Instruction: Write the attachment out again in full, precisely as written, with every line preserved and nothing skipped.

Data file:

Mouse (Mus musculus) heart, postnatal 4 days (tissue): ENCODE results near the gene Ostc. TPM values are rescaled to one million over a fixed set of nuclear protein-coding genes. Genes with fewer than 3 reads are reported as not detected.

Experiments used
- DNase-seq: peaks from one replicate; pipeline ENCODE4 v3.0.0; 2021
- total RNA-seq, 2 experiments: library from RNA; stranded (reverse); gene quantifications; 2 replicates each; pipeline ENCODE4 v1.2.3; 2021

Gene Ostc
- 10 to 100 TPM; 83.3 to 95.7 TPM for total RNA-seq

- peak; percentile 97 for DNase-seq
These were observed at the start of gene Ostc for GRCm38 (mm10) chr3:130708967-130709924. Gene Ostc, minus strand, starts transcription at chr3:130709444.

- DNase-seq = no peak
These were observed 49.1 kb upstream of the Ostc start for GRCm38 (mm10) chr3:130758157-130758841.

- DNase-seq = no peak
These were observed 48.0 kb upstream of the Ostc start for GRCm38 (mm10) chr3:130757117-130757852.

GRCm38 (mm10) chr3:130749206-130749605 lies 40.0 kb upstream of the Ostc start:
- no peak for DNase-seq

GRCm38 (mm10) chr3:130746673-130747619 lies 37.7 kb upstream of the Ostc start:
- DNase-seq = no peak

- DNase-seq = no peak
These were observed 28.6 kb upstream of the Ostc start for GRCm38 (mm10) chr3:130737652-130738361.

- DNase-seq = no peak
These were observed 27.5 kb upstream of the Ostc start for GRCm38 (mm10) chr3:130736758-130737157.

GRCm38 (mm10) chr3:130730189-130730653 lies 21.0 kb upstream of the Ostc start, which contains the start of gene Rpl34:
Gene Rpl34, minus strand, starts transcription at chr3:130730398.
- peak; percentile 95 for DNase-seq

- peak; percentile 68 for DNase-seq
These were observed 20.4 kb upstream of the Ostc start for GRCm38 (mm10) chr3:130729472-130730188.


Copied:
Mouse (Mus musculus) heart, postnatal 4 days (tissue): ENCODE results near the gene Ostc. TPM values are rescaled to one million over a fixed set of nuclear protein-coding genes. Genes with fewer than 3 reads are reported as not detected.

Experiments used
- DNase-seq: peaks from one replicate; pipeline ENCODE4 v3.0.0; 2021
- total RNA-seq, 2 experiments: library from RNA; stranded (reverse); gene quantifications; 2 replicates each; pipeline ENCODE4 v1.2.3; 2021

Gene Ostc
- 10 to 100 TPM; 83.3 to 95.7 TPM for total RNA-seq

- peak; percentile 97 for DNase-seq
These were observed at the start of gene Ostc for GRCm38 (mm10) chr3:130708967-130709924. Gene Ostc, minus strand, starts transcription at chr3:130709444.

- DNase-seq = no peak
These were observed 49.1 kb upstream of the Ostc start for GRCm38 (mm10) chr3:130758157-130758841.

- DNase-seq = no peak
These were observed 48.0 kb upstream of the Ostc start for GRCm38 (mm10) chr3:130757117-130757852.

GRCm38 (mm10) chr3:130749206-130749605 lies 40.0 kb upstream of the Ostc start:
- no peak for DNase-seq

GRCm38 (mm10) chr3:130746673-130747619 lies 37.7 kb upstream of the Ostc start:
- DNase-seq = no peak

- DNase-seq = no peak
These were observed 28.6 kb upstream of the Ostc start for GRCm38 (mm10) chr3:130737652-130738361.

- DNase-seq = no peak
These were observed 27.5 kb upstream of the Ostc start for GRCm38 (mm10) chr3:130736758-130737157.

GRCm38 (mm10) chr3:130730189-130730653 lies 21.0 kb upstream of the Ostc start, which contains the start of gene Rpl34:
Gene Rpl34, minus strand, starts transcription at chr3:130730398.
- peak; percentile 95 for DNase-seq

- peak; percentile 68 for DNase-seq
These were observed 20.4 kb upstream of the Ostc start for GRCm38 (mm10) chr3:130729472-130730188.